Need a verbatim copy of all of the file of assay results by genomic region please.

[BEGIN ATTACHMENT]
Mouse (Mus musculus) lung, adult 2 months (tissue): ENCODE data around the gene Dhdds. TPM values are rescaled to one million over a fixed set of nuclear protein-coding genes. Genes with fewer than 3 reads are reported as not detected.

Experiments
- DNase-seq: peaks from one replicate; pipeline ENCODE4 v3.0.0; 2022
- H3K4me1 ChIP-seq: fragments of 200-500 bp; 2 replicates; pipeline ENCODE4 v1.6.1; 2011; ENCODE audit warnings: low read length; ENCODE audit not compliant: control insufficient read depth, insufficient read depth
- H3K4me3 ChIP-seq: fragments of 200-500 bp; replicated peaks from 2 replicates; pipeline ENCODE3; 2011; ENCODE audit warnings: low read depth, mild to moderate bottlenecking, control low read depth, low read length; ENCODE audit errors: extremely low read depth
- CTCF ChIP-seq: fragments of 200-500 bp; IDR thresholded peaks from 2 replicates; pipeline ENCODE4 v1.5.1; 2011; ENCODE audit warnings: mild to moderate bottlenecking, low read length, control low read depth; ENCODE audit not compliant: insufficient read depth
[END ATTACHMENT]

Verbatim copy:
Mouse (Mus musculus) lung, adult 2 months (tissue): ENCODE data around the gene Dhdds. TPM values are rescaled to one million over a fixed set of nuclear protein-coding genes. Genes with fewer than 3 reads are reported as not detected.

Experiments
- DNase-seq: peaks from one replicate; pipeline ENCODE4 v3.0.0; 2022
- H3K4me1 ChIP-seq: fragments of 200-500 bp; 2 replicates; pipeline ENCODE4 v1.6.1; 2011; ENCODE audit warnings: low read length; ENCODE audit not compliant: control insufficient read depth, insufficient read depth
- H3K4me3 ChIP-seq: fragments of 200-500 bp; replicated peaks from 2 replicates; pipeline ENCODE3; 2011; ENCODE audit warnings: low read depth, mild to moderate bottlenecking, control low read depth, low read length; ENCODE audit errors: extremely low read depth
- CTCF ChIP-seq: fragments of 200-500 bp; IDR thresholded peaks from 2 replicates; pipeline ENCODE4 v1.5.1; 2011; ENCODE audit warnings: mild to moderate bottlenecking, low read length, control low read depth; ENCODE audit not compliant: insufficient read depth